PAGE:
I think this is one of the places that I could spend a lifetime exploring. Or maybe just sitting and watching the falls. Like the guy sitting on the fallen tree in the lower right (with his dog). If nothing else, he provides scale for the size of this waterfall. I thanked him for it, too, and then mentioned that he was sitting in an “off-limits” area. I don’t think he cared. Certainly the dog didn’t care – he thought it was a great place to swim.
Photographically, that’s the problem with some of these places. There are signs all over the place telling you where you can’t go. And it always seems that those are the exact spots you’d like to be to set up your tripod. You think that if you could just get up on that ledge up there you’d have the perfect perspective, the perfect angle. So what if it’s a bit dangerous? It’s a “bit dangerous” to stand on the edge of the Grand Canyon, but nobody stops you from doing that. So why do I have to “stay on the path” here?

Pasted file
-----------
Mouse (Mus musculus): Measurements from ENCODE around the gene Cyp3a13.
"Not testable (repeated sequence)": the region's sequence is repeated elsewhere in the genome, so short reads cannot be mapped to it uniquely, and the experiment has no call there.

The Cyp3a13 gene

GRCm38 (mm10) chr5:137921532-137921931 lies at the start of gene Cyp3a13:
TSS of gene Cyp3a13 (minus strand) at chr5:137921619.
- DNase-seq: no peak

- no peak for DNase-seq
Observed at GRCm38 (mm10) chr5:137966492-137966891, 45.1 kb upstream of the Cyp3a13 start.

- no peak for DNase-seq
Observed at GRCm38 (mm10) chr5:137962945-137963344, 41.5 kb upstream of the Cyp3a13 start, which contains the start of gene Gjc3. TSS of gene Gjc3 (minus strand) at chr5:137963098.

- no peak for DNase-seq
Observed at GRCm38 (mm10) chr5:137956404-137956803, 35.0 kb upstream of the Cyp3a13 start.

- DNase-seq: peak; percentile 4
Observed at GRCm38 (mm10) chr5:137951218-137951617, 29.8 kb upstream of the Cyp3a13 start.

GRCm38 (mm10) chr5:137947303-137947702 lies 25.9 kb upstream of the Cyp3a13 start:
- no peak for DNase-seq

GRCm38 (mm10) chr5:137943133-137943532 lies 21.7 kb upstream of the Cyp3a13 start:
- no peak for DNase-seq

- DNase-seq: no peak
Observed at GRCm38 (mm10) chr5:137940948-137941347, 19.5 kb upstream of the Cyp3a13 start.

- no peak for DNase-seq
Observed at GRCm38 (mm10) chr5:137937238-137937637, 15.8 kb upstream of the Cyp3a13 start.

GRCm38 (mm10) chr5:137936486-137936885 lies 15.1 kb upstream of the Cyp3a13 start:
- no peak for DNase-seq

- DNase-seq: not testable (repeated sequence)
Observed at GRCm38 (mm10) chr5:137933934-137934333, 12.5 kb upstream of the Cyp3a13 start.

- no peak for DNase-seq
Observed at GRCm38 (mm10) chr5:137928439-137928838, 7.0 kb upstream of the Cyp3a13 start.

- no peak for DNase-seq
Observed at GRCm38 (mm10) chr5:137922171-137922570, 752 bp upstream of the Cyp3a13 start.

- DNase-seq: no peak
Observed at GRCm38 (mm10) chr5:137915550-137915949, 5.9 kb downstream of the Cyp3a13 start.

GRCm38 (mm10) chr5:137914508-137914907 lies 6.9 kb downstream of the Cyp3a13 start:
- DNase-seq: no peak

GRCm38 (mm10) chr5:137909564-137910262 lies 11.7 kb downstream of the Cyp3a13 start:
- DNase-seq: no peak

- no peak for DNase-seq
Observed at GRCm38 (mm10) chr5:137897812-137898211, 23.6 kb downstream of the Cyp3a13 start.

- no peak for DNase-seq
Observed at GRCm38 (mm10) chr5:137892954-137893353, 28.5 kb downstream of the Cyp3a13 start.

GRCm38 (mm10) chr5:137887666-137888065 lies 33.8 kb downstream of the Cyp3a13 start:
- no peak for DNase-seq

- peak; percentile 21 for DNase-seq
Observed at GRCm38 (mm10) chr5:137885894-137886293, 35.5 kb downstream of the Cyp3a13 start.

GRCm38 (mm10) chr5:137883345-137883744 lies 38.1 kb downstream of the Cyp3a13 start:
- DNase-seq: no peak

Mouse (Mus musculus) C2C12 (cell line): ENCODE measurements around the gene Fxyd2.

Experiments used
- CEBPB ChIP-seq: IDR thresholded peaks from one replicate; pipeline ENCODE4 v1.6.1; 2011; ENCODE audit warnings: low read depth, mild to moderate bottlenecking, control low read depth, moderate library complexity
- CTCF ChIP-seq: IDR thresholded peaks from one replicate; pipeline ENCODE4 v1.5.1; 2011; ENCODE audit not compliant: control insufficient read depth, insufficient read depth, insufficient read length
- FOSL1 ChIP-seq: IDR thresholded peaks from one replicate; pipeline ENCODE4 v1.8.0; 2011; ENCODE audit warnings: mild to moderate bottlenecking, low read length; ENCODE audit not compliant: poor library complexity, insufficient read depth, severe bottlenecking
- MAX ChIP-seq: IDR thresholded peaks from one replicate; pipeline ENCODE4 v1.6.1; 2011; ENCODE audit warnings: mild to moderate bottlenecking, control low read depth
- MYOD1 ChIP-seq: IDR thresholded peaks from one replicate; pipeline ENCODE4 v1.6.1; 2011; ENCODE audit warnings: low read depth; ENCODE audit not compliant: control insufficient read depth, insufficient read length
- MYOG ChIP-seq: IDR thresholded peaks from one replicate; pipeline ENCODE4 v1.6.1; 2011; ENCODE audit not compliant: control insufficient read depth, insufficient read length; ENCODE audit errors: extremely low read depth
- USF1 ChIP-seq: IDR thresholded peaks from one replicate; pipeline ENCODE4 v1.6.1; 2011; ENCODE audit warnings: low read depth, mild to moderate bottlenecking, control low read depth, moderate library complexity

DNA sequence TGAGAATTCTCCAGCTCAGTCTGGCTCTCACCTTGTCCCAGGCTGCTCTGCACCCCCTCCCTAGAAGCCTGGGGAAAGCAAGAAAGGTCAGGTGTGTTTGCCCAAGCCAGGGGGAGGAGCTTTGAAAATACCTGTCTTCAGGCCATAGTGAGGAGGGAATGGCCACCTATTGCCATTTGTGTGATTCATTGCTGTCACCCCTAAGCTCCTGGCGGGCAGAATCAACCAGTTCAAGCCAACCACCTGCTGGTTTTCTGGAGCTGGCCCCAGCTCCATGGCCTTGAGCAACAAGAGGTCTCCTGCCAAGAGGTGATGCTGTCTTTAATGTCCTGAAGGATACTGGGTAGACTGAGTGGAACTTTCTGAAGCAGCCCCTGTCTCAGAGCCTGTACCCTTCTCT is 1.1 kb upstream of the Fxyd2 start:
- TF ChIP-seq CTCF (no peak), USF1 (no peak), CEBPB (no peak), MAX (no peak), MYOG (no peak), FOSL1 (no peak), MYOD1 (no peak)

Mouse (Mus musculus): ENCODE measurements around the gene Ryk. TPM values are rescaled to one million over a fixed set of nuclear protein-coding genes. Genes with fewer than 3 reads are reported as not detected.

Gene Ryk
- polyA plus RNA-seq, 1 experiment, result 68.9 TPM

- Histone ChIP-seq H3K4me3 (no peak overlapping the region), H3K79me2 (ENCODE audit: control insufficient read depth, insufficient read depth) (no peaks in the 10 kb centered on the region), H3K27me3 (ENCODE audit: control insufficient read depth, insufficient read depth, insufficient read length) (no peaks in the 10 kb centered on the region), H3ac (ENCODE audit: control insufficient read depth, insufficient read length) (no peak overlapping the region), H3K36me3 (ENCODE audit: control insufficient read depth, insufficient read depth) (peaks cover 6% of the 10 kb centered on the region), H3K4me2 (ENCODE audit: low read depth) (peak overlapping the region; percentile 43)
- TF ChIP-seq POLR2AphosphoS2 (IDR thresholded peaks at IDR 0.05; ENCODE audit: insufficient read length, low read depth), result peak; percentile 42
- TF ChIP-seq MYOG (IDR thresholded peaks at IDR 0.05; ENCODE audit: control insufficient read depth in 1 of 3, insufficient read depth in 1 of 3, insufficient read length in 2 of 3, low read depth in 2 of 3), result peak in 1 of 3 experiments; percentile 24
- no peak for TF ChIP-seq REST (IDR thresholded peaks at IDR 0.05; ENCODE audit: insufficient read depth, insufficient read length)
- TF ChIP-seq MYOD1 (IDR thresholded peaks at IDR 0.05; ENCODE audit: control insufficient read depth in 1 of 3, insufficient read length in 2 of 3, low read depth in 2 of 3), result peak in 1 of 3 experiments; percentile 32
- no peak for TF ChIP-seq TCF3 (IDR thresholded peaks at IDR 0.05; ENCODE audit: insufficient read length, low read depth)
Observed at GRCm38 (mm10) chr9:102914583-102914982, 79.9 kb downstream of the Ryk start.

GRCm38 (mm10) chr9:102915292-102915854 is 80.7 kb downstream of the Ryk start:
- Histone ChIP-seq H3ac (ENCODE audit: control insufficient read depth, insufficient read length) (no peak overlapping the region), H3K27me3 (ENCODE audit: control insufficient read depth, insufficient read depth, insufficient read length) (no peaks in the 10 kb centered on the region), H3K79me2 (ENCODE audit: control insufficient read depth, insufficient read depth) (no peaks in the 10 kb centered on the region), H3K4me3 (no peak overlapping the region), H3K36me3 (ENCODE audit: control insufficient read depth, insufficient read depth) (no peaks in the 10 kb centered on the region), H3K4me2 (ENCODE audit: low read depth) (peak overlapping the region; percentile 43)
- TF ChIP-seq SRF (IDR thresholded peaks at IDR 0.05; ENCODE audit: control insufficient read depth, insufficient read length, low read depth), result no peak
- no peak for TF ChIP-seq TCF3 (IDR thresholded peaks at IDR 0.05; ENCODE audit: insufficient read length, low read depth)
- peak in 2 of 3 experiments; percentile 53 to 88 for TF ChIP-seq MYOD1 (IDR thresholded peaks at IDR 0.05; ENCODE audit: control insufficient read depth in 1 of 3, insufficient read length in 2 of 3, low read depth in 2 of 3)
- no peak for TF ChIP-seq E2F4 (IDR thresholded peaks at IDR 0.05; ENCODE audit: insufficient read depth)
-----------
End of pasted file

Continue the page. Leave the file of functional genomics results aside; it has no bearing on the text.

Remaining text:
I was once wandering around Letchworth SP, close to a short wall (about a foot and a half tall) above the gorge. The wall itself was roughly 25 feet from the edge. To get a better angle, I set the tripod on the wall and straddled the wall with my feet. Before you could say “watch the birdie”, a park ranger appeared out of nowhere and asked me to step back. Again, if it’s OK for me to stand on the very edge of one of the world’s deepest canyons, why in the hell can’t I stand 25 feet from the edge of the Genesee River gorge?
Well, that’s New York state for you. Lots of taxes, lots of snow, and lots of silly rules.